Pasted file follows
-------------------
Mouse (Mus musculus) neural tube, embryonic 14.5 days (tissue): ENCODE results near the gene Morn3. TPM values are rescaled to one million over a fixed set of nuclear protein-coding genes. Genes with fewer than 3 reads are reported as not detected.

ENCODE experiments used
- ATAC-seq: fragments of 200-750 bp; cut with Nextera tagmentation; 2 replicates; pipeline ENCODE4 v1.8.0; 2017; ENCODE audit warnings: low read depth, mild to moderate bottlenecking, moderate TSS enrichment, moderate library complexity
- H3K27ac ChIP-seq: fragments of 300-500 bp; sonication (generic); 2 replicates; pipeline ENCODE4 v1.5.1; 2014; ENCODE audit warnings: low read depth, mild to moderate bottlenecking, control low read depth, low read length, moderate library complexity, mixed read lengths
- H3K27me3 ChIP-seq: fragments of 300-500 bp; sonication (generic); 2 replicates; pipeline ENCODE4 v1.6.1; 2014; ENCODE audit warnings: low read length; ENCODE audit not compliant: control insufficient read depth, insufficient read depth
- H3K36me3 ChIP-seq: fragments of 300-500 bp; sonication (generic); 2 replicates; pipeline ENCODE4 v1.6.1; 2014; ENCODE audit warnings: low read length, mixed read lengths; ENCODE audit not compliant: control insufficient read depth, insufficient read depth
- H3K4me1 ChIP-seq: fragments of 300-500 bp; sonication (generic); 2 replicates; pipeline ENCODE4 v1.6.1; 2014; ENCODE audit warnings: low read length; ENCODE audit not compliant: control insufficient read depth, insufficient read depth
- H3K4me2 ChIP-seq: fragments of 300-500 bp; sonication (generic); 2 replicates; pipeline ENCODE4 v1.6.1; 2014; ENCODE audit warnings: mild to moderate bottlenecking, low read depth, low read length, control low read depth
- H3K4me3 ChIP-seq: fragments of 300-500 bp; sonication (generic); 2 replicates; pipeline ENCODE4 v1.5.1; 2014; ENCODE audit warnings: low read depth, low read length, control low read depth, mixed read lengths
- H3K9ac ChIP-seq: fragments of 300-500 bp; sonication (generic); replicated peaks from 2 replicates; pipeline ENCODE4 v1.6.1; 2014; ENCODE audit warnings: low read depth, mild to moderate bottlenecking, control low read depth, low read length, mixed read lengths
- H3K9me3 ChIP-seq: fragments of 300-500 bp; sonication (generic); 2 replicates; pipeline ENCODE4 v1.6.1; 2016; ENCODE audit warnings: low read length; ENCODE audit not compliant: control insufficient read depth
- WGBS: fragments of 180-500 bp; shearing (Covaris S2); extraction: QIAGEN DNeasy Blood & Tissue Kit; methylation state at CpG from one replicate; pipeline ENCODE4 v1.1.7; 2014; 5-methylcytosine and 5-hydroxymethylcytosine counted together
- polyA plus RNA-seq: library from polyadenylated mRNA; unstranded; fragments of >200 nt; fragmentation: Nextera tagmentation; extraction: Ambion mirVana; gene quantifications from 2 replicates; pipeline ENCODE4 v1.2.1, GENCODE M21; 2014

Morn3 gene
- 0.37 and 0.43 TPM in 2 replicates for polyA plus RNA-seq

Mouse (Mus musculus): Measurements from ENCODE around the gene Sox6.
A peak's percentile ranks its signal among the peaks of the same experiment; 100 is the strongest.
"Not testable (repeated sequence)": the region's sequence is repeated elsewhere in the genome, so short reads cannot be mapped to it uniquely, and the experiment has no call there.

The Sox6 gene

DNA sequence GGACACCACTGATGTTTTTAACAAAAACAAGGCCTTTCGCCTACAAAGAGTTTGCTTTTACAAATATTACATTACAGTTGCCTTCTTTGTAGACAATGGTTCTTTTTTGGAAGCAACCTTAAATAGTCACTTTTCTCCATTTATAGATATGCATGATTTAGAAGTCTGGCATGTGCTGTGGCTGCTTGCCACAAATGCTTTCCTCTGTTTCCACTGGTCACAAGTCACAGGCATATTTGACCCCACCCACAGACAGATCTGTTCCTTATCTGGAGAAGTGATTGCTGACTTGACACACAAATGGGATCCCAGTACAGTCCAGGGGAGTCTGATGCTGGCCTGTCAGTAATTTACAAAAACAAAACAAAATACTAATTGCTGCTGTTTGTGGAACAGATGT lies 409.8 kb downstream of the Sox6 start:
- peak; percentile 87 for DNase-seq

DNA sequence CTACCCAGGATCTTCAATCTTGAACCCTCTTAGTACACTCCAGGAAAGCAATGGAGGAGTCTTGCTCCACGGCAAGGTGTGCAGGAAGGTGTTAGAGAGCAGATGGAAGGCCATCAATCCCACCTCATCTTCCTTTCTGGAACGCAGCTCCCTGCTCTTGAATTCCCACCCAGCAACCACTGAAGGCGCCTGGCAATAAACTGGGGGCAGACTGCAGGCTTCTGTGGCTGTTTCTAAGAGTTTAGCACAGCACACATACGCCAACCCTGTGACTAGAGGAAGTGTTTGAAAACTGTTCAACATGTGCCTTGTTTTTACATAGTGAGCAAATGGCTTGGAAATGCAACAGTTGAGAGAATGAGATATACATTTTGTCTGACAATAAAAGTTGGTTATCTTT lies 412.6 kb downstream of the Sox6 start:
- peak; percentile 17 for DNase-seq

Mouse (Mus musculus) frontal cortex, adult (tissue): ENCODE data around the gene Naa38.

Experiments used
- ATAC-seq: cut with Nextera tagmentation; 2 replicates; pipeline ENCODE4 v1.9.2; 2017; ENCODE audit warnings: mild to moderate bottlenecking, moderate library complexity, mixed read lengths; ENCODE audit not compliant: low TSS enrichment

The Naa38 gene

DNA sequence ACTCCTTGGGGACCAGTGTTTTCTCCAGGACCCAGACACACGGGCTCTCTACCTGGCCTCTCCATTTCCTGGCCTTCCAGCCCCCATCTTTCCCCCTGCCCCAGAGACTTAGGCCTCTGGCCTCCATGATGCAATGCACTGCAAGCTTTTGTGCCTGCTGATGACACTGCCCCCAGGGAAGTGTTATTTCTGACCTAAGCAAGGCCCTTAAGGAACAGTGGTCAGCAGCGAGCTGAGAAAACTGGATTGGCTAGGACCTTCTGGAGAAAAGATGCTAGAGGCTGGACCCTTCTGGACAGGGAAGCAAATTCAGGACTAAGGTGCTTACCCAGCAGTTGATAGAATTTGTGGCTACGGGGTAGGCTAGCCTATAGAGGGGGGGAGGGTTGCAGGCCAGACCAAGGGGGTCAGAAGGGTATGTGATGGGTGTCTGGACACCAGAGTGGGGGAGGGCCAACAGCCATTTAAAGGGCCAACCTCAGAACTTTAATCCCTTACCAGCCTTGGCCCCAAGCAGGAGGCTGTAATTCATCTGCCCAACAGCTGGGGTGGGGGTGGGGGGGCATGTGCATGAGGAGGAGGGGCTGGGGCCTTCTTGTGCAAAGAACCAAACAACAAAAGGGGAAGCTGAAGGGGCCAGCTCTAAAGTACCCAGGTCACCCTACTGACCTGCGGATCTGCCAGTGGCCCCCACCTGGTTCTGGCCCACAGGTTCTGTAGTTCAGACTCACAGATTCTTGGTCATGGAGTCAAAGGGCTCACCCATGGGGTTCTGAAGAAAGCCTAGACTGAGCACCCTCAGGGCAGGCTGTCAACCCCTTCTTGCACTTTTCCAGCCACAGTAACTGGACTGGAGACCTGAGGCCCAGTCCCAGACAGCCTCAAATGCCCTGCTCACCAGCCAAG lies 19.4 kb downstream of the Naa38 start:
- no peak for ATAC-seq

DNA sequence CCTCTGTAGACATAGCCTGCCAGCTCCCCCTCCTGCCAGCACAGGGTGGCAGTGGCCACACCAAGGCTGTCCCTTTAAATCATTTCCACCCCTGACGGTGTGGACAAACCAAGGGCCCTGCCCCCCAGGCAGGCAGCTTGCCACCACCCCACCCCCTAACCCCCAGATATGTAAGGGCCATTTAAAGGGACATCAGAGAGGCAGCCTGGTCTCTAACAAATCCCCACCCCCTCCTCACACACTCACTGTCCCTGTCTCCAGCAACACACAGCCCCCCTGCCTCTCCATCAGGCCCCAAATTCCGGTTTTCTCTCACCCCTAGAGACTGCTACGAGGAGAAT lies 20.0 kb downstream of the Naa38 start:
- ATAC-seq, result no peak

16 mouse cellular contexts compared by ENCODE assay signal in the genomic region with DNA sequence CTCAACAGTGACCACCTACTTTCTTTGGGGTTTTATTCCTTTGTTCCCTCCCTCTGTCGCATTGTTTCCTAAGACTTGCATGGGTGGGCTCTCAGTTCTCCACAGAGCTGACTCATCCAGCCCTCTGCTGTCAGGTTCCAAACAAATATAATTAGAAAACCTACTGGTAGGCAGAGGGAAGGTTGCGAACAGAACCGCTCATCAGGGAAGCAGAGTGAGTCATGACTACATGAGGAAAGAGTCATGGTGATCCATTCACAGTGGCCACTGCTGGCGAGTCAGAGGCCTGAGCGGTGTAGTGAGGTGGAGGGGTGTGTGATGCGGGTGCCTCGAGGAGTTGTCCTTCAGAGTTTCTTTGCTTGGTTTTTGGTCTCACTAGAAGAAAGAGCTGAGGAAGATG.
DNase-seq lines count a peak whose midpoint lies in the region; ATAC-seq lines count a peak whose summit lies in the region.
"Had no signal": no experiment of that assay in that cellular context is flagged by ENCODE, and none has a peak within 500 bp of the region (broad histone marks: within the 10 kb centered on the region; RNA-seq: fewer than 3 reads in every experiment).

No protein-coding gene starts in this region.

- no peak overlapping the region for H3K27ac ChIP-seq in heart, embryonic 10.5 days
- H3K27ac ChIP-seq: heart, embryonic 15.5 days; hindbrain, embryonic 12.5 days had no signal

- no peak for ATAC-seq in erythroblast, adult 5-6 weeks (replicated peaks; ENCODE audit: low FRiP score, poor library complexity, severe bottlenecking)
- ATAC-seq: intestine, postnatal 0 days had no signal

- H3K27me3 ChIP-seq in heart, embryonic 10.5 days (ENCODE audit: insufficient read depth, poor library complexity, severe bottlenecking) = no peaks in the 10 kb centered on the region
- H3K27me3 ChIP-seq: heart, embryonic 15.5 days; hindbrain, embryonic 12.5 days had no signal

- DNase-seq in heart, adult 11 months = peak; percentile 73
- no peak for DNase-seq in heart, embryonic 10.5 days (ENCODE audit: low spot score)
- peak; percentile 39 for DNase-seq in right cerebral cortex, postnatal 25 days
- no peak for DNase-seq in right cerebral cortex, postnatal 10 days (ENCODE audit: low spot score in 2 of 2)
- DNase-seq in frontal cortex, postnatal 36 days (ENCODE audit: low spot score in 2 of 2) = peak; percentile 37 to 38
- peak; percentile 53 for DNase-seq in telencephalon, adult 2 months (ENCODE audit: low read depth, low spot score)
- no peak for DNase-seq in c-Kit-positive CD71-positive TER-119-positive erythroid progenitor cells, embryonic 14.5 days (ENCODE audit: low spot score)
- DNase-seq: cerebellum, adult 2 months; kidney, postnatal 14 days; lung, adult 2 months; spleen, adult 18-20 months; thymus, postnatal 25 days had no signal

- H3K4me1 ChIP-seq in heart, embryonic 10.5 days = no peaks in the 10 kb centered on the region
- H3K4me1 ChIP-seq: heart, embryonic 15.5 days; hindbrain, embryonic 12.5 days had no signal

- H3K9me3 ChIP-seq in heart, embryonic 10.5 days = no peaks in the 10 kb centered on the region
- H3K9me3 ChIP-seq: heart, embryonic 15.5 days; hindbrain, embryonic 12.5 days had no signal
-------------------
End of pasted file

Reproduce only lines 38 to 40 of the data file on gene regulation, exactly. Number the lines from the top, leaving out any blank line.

- no peak for ATAC-seq in erythroblast, adult 5-6 weeks (replicated peaks; ENCODE audit: low FRiP score, poor library complexity, severe bottlenecking)
- ATAC-seq: intestine, postnatal 0 days had no signal

- H3K27me3 ChIP-seq in heart, embryonic 10.5 days (ENCODE audit: insufficient read depth, poor library complexity, severe bottlenecking) = no peaks in the 10 kb centered on the region